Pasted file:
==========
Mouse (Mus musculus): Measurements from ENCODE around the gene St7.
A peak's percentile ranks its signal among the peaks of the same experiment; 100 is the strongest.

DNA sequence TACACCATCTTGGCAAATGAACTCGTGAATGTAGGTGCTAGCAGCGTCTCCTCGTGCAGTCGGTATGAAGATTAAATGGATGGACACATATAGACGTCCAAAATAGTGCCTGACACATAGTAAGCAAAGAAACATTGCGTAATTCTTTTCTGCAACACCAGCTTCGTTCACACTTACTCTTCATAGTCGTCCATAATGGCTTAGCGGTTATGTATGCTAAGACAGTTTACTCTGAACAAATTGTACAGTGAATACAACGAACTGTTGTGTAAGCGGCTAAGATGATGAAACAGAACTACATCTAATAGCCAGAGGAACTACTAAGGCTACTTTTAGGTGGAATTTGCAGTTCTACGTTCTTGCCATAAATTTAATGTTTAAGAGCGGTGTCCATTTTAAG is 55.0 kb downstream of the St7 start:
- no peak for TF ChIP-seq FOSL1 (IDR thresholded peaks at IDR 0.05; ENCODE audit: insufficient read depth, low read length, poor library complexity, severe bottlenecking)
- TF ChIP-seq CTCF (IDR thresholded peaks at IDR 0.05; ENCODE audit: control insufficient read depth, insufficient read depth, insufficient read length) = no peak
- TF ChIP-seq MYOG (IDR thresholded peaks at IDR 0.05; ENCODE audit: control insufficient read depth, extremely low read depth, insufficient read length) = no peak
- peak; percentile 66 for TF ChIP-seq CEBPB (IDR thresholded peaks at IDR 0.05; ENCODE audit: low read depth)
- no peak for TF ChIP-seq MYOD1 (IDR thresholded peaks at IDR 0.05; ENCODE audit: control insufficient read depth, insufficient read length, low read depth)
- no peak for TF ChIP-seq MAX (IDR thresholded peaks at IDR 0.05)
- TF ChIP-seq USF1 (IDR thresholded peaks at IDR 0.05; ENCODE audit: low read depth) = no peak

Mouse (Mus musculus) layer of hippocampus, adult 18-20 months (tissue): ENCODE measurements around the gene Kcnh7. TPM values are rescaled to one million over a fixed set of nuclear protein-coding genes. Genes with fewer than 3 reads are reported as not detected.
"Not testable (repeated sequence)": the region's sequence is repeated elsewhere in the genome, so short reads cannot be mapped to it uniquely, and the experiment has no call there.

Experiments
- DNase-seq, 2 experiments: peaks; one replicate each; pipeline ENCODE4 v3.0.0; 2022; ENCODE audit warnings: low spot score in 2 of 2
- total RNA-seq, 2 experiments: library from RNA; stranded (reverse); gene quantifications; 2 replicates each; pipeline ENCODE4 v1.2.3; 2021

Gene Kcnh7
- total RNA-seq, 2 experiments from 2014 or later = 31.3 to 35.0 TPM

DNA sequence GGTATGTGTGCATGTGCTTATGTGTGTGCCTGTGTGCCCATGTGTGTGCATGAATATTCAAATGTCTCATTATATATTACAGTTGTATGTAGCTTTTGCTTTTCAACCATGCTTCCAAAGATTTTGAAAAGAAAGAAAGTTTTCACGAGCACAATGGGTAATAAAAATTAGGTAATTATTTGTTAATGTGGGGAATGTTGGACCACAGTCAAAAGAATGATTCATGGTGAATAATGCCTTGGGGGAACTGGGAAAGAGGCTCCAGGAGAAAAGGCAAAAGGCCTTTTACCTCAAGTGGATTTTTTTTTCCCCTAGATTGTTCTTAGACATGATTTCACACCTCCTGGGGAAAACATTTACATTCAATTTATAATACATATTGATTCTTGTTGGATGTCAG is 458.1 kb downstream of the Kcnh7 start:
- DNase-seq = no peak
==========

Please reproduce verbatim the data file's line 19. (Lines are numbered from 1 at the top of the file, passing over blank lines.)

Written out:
- DNase-seq = no peak